So he began taking night classes at St. Louis Community College, graduating last spring with a certificate of specialization in funeral directing. As Imdad awaits his state licensing exam, he is trying to raise money for what he says will be the state’s first Muslim funeral home.
“The community is growing, and things are going well for Muslims in St. Louis now,” Adil said. “But this is one area where we are way behind.”
Muslim communities in Kansas City, Columbia and Jefferson City maintain small funeral facilities, often inside mosques, for washing bodies of the deceased. But until now, many Muslims buried their loved ones in Muslim sections of Christian cemeteries, relying largely on non-Muslims to guide them through the process of death.
As the Muslim population of the U.S. has grown — the number of mosques grew 74 percent in the last 10 years, according to a 2011 survey — so has the need for Muslim-specific services like funeral homes and cemeteries.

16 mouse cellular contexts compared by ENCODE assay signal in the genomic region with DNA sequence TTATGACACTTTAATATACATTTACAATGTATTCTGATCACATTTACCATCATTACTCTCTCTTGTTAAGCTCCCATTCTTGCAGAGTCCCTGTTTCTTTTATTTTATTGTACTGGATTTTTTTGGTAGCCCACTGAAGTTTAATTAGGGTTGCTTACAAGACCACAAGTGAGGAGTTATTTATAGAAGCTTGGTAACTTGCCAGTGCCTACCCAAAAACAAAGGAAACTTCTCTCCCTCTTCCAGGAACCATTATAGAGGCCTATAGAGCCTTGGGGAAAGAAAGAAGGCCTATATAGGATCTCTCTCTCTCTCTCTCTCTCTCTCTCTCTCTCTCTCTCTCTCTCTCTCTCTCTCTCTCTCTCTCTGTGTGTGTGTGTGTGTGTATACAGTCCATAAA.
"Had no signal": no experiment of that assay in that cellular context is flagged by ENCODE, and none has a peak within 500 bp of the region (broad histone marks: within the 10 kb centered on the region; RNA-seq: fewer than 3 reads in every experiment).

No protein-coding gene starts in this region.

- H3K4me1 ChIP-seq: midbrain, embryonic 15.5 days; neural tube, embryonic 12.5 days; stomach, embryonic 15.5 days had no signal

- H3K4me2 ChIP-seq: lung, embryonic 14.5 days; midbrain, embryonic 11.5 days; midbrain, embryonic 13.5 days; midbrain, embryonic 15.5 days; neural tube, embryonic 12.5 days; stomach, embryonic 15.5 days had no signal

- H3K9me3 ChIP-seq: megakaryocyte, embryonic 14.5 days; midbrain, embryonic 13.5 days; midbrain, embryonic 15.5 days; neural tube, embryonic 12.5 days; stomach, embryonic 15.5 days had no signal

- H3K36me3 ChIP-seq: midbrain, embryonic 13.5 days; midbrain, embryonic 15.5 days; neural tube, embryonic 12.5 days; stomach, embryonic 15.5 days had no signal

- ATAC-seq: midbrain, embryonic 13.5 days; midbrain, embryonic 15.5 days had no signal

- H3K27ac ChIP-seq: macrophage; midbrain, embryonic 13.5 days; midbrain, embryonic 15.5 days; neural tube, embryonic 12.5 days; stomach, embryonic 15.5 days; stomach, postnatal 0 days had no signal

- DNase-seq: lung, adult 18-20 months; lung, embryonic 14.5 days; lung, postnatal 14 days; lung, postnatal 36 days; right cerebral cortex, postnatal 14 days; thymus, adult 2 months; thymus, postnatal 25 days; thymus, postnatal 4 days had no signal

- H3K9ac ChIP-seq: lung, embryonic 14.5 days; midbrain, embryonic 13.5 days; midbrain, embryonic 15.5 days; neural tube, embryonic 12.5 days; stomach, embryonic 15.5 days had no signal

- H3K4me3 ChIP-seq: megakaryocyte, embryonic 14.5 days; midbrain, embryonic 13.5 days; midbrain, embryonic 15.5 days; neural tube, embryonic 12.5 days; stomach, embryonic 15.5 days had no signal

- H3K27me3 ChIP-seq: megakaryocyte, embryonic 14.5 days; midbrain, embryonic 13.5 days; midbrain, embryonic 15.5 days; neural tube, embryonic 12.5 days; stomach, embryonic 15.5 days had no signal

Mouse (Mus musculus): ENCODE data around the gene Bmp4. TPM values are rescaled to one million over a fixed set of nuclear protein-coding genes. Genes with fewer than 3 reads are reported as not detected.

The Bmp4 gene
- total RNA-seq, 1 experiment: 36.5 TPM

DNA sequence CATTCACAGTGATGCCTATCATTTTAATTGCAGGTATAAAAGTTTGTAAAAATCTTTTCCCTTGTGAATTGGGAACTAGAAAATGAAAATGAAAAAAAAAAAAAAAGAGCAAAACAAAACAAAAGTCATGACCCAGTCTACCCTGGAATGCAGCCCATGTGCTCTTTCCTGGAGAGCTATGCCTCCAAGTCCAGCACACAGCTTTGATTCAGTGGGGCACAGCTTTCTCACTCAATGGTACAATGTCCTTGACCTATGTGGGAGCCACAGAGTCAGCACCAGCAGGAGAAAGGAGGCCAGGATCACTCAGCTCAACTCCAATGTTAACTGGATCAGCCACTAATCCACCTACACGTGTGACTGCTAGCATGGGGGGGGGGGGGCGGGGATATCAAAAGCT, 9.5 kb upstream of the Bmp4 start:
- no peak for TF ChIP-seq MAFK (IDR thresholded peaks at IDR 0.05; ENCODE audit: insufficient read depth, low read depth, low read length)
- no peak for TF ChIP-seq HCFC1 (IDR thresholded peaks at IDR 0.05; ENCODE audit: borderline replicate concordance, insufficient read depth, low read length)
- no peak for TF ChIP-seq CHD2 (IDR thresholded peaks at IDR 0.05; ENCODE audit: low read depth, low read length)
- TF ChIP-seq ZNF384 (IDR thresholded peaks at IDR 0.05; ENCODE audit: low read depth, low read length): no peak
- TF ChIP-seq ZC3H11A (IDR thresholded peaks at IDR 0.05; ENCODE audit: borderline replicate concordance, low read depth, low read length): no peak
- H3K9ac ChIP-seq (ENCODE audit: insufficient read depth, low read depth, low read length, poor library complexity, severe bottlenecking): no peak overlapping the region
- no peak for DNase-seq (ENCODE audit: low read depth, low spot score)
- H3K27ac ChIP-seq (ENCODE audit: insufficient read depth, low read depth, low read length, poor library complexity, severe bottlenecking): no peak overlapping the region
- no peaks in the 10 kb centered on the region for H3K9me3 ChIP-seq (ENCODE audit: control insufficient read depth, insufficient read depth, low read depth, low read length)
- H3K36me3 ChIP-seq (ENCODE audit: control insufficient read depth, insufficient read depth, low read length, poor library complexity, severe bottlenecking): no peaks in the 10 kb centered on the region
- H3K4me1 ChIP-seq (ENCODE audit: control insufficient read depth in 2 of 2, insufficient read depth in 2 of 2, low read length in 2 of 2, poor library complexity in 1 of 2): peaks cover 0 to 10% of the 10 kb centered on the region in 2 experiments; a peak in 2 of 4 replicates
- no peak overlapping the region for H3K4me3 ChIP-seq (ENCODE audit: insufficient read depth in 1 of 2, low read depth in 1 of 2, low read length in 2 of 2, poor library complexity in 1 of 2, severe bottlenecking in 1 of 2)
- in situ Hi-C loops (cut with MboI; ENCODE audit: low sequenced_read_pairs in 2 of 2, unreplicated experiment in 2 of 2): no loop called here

Jay Hardy, the owner of Jay B. Smith Funeral Homes in Maplewood, Mo., and Fenton, Mo., said that in the 1970s, he handled one or two Muslim burials a year. Today that number is up to three or four each week, he said.
One reason for the jump, Hardy said, was the influx of Bosnian Muslims to the area in the 1990s. Last August, the Bosnian Islamic Center bought a large plot of land in a local cemetery, making it the first Muslim cemetery in St. Louis, said Imam Enver Kunic.
Burial fees in other cemeteries, “were too high,” Kunic said. “We had to do this for us.”
Gary Laderman, an expert in American funeral traditions at Emory University in Atlanta, said that in the latter half of the 19th century, just as the funeral industry was taking shape after the Civil War, American Jews began to build their own branch of the business.
“It was about how they could control their own dead and ensure they were buried according to their ideals and expectations,” said Laderman. “And more recently we’ve seen other communities producing their own funeral directors, producing their own professionals or volunteers, who are increasingly involved in the disposition of their dead.”
Hardy acknowledged that logistical problems exist when a non-Muslim funeral home handles a Muslim funeral. Islam and Judaism share many ritual elements in the preparation and interment process. Embalming, for instance, is forbidden. And bodies should be buried before sunset on the day the person died, or at least within 24 hours.